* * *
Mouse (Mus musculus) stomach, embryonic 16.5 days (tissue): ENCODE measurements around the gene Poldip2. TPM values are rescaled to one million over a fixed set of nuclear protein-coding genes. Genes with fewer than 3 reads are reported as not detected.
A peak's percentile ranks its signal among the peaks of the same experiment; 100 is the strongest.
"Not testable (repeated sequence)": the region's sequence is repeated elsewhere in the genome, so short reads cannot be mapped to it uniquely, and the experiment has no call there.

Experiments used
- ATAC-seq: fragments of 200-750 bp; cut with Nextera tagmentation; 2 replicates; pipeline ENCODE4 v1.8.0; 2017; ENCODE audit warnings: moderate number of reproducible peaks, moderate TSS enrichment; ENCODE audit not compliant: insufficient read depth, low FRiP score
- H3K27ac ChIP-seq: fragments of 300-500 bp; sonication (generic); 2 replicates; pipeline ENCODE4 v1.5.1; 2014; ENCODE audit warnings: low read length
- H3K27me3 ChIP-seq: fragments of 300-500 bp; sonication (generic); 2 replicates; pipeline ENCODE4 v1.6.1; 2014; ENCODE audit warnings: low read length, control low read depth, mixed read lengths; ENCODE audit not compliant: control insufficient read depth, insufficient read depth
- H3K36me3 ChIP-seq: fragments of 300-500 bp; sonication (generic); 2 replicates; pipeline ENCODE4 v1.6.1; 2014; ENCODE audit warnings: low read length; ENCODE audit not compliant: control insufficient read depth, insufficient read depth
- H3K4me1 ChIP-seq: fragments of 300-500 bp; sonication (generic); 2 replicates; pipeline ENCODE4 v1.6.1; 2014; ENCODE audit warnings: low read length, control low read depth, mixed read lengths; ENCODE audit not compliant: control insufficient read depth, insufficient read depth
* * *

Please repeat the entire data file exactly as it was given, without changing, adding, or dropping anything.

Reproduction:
Mouse (Mus musculus) stomach, embryonic 16.5 days (tissue): ENCODE measurements around the gene Poldip2. TPM values are rescaled to one million over a fixed set of nuclear protein-coding genes. Genes with fewer than 3 reads are reported as not detected.
A peak's percentile ranks its signal among the peaks of the same experiment; 100 is the strongest.
"Not testable (repeated sequence)": the region's sequence is repeated elsewhere in the genome, so short reads cannot be mapped to it uniquely, and the experiment has no call there.

Experiments used
- ATAC-seq: fragments of 200-750 bp; cut with Nextera tagmentation; 2 replicates; pipeline ENCODE4 v1.8.0; 2017; ENCODE audit warnings: moderate number of reproducible peaks, moderate TSS enrichment; ENCODE audit not compliant: insufficient read depth, low FRiP score
- H3K27ac ChIP-seq: fragments of 300-500 bp; sonication (generic); 2 replicates; pipeline ENCODE4 v1.5.1; 2014; ENCODE audit warnings: low read length
- H3K27me3 ChIP-seq: fragments of 300-500 bp; sonication (generic); 2 replicates; pipeline ENCODE4 v1.6.1; 2014; ENCODE audit warnings: low read length, control low read depth, mixed read lengths; ENCODE audit not compliant: control insufficient read depth, insufficient read depth
- H3K36me3 ChIP-seq: fragments of 300-500 bp; sonication (generic); 2 replicates; pipeline ENCODE4 v1.6.1; 2014; ENCODE audit warnings: low read length; ENCODE audit not compliant: control insufficient read depth, insufficient read depth
- H3K4me1 ChIP-seq: fragments of 300-500 bp; sonication (generic); 2 replicates; pipeline ENCODE4 v1.6.1; 2014; ENCODE audit warnings: low read length, control low read depth, mixed read lengths; ENCODE audit not compliant: control insufficient read depth, insufficient read depth